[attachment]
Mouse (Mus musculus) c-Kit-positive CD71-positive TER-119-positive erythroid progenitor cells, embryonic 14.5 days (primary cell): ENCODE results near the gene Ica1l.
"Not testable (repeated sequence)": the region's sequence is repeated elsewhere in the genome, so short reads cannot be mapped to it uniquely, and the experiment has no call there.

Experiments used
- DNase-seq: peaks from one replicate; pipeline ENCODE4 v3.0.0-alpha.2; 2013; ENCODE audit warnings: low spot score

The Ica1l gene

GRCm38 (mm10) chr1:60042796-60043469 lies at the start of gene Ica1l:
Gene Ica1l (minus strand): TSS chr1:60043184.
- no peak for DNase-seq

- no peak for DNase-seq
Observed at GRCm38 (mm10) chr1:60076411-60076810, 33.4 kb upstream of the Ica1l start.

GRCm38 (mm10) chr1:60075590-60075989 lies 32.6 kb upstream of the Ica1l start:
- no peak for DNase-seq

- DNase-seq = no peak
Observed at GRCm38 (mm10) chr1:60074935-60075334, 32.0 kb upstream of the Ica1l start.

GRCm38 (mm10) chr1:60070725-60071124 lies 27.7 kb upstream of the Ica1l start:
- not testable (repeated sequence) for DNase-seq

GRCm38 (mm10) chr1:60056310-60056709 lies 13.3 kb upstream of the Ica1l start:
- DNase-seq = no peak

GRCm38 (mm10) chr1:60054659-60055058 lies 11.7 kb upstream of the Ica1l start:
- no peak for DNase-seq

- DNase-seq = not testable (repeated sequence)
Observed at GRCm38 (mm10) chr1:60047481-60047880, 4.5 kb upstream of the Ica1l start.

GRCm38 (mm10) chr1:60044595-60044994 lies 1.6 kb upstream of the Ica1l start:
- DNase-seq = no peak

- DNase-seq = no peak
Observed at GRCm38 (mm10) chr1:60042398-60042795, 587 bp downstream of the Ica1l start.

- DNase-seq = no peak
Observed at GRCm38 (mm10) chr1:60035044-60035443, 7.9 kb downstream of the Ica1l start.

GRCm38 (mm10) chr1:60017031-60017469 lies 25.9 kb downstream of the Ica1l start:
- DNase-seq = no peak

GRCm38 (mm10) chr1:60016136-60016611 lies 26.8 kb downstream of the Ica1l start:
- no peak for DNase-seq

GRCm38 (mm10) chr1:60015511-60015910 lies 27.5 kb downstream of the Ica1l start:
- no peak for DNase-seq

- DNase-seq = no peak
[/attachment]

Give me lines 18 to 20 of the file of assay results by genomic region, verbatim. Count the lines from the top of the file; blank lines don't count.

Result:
- DNase-seq = no peak

GRCm38 (mm10) chr1:60054659-60055058 lies 11.7 kb upstream of the Ica1l start:
- no peak for DNase-seq